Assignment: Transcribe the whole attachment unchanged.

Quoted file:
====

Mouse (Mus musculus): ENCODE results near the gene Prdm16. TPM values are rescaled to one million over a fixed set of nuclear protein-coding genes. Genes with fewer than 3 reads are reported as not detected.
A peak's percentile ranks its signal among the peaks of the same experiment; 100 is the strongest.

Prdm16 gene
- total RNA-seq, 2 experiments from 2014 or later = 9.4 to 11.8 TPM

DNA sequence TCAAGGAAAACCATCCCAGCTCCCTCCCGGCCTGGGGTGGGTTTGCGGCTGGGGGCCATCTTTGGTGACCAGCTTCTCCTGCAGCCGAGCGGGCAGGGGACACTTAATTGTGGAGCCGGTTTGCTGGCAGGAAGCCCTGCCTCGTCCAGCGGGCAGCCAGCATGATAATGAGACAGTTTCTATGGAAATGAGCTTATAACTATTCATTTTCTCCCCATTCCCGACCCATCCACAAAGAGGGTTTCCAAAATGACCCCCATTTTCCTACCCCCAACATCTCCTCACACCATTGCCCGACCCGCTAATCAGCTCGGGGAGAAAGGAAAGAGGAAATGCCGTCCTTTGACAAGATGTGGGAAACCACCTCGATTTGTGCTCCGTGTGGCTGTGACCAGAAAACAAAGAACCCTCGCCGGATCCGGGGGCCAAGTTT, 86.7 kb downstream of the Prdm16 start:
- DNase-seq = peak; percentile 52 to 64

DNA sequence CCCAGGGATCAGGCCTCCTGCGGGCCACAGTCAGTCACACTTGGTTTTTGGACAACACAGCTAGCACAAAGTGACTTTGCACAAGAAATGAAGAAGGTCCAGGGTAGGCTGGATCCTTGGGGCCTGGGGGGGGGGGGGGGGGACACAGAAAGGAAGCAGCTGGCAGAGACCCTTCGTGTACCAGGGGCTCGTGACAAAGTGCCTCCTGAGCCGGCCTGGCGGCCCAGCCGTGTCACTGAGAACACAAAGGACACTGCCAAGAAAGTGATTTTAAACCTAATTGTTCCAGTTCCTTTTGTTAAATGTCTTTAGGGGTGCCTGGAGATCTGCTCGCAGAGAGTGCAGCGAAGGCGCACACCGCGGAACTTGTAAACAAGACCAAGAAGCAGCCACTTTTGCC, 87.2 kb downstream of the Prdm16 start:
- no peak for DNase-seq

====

Mouse (Mus musculus): ENCODE results near the gene Prdm16. TPM values are rescaled to one million over a fixed set of nuclear protein-coding genes. Genes with fewer than 3 reads are reported as not detected.
A peak's percentile ranks its signal among the peaks of the same experiment; 100 is the strongest.

Prdm16 gene
- total RNA-seq, 2 experiments from 2014 or later = 9.4 to 11.8 TPM

DNA sequence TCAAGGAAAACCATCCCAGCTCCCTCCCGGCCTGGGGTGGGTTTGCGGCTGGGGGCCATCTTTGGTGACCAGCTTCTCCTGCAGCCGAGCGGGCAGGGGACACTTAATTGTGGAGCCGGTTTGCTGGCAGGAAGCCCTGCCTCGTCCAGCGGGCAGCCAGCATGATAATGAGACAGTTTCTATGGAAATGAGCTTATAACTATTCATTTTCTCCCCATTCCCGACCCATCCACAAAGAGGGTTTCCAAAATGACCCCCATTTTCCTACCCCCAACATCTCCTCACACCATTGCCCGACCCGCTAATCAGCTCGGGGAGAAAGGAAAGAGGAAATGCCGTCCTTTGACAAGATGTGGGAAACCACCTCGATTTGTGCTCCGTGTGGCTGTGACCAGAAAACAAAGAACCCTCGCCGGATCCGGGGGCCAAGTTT, 86.7 kb downstream of the Prdm16 start:
- DNase-seq = peak; percentile 52 to 64

DNA sequence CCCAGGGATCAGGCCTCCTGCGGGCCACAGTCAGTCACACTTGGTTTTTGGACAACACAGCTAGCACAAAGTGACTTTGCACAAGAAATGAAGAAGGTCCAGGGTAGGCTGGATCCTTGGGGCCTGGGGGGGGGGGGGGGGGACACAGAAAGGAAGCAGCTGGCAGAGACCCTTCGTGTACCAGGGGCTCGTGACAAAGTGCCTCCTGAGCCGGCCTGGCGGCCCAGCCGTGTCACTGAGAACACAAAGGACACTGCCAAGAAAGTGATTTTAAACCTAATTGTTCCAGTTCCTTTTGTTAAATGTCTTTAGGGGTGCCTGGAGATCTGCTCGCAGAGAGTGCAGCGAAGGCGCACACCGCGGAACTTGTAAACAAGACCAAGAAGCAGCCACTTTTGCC, 87.2 kb downstream of the Prdm16 start:
- no peak for DNase-seq